The term hacking can be misinterpreted quite easily. In the end it’s almost always a way to circumvent a restriction (usually technical) through the application of obscure knowledge or by the exploitation of unexpected behaviours of a system. Combined with social engineering and manipulating the human part of a system, the possibilities are almost endless.
WhatsApp Fraud, a Common Example of Social Hacking
In Western Europe the most written about example of social hacking of consumers at the moment is WhatsApp fraud. These attacks started off quite basic, with WhatsApp messages coming from an unknown number claiming to be someone’s daughter or son. After just a couple of messages this person would ask for money under the guise of needing to purchase a new laptop to replace a broken one. Nowadays, the attackers have become more intelligent, calling the real children first, recording their voices and playing them back to the actual parents to trick them into doing what the attacker wants. The databases with leads containing these telephone numbers, addresses and social security numbers can be easily found on the dark web. Data can be filtered according to age category and available family relations.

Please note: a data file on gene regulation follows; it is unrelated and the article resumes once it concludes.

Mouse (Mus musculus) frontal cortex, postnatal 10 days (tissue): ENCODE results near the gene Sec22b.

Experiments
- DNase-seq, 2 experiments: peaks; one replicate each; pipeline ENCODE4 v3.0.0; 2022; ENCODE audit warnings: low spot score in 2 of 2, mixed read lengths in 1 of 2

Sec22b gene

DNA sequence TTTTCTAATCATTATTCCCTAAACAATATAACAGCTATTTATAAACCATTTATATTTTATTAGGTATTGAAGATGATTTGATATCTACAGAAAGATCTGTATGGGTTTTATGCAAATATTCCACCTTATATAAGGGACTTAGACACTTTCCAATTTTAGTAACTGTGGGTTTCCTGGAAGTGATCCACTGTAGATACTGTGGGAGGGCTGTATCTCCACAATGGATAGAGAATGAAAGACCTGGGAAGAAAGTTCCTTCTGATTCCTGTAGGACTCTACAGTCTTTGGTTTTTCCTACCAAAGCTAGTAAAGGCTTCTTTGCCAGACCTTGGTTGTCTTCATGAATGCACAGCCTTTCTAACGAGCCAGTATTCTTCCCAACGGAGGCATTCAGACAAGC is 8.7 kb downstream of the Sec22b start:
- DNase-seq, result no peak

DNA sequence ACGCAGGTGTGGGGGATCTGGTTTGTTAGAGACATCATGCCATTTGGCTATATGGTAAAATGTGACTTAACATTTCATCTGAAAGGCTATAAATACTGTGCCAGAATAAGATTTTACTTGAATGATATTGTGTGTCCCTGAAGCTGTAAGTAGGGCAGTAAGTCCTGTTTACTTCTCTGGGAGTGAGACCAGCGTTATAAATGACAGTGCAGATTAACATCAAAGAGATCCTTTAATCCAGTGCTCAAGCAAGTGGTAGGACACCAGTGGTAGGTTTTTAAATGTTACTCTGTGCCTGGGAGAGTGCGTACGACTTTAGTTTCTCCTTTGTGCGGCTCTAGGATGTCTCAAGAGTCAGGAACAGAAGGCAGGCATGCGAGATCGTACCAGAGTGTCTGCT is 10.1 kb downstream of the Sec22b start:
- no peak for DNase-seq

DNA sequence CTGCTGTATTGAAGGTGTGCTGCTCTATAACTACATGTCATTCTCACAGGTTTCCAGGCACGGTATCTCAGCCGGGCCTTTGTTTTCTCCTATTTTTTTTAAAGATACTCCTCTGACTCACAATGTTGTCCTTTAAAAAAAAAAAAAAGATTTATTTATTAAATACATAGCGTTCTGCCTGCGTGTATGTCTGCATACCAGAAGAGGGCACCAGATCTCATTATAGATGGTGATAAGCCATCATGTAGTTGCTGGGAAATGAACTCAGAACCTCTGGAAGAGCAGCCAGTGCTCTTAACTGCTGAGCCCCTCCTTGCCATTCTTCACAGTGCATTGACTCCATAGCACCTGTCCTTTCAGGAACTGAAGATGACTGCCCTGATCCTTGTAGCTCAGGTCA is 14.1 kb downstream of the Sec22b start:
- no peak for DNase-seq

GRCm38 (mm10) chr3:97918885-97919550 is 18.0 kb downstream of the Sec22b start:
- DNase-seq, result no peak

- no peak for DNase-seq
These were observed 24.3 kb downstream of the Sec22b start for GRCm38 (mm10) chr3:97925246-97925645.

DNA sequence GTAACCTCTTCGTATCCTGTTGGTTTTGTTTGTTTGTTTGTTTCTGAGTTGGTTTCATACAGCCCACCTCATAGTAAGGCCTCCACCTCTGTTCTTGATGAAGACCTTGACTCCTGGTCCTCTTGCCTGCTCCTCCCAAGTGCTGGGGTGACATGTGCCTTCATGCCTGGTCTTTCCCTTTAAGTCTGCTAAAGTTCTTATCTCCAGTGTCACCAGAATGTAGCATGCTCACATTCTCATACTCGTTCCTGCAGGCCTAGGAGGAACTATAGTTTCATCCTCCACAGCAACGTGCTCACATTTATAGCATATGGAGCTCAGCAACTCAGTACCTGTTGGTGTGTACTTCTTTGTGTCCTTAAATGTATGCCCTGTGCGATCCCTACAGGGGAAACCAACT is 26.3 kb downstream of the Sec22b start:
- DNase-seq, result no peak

Act Quickly, Avoid Corporate Ransom
The biggest risk for companies today is a ransomware attack. This is often accomplished by some form of social hack, for example a fishing email, which breaks through the first layer of security. Estimates show that over 90% of companies pay the attackers to decrypt their data. With average ransom payments now over $150,000, this has rapidly grown into a big and lucrative kind of business. It is imperative to respond swiftly in getting the appropriate help as soon as such an attack is discovered.
Preventing Social Hacking
Besides the obvious advice not to store data you don’t need, to compartmentalise access to data in the first place and to develop business processes with a separation of duties, lots of these attacks can be prevented when the end user has knowledge about these kind of attacks. The answer for companies is to keep educating users about these events and to share lessons learned after a system has been compromised. Social hacking is a phenomenon of all ages, with the example of the Spanish Prisoner con from the 19th century. The trick itself didn’t change much but it is obviously here to stay and the techniques used are quickly evolving.